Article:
I think the Kingdom comes to earth for those who participate in our Agape Ministry, too, because when our people serve and sit with the prostitutes on the city’s east side, what we think matters so much about our identity on this side of the tracks – what we do for a living or where we live or what kind of car we drive – couldn’t mean much less on that side of the tracks.

And I think the Kingdom is alive and well in the midst of our SonRise Bibe Study ministry, too, because none of the measuring sticks that matter to the rest of the world mean a lick to those adults with physical and intellectual differences and disabilities, who share in and celebrate the grace of God, just as fully, if not moreso, than you and I are able to a lot of the time.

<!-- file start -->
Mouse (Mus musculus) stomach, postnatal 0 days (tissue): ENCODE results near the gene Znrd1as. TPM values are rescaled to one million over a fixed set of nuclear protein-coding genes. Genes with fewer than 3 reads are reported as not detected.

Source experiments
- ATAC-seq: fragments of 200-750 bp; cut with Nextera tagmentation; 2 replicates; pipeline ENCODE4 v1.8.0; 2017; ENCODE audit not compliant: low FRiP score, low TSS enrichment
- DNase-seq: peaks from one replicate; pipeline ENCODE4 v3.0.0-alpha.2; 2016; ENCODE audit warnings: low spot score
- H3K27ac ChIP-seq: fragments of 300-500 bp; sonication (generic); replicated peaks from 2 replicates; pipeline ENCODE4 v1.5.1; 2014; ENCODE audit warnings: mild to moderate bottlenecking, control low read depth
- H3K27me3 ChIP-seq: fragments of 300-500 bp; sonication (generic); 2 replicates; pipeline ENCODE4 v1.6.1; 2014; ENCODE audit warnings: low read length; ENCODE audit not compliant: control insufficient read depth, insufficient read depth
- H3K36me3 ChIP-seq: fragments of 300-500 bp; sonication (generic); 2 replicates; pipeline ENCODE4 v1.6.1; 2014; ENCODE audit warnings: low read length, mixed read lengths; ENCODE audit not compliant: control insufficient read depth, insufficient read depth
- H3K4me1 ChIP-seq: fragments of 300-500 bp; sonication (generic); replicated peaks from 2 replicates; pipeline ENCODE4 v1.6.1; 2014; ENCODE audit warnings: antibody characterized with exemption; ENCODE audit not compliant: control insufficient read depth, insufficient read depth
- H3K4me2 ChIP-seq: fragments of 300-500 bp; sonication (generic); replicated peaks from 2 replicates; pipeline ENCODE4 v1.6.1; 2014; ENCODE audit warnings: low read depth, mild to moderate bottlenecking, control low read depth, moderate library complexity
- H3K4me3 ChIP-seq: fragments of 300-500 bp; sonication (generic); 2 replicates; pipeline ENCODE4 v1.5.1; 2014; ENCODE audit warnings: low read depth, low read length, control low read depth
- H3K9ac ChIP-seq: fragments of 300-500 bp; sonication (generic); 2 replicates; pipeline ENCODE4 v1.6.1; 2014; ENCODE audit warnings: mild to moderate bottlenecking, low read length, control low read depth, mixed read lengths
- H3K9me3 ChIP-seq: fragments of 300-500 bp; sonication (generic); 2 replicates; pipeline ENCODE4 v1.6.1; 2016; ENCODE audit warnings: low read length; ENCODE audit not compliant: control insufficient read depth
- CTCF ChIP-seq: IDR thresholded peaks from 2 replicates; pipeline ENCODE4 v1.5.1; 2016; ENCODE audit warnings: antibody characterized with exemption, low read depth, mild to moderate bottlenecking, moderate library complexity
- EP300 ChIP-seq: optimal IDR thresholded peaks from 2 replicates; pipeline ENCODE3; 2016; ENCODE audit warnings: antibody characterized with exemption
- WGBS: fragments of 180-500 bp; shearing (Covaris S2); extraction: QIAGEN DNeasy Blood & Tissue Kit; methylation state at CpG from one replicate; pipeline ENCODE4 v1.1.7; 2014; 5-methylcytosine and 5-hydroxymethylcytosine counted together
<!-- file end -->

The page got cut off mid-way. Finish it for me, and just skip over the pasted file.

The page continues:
Jesus dares us to rid ourselves of whatever the world tells us is valuable – our money, our things, our stuff, and our status – and to rest in and rely on what God can accomplish through all that we give up, give away and do without. Jesus invites us to follow him toward this kind of selfless generosity. And Jesus promises us that when we do, we will experience the Kingdom of God, here and now, where less is more; where the last are first and the first are last; where death becomes life, even, in this world and for the next, thanks be to God.


All Rights Reserved. Background image by Aaron Stamper. © Cross of Grace Lutheran Church.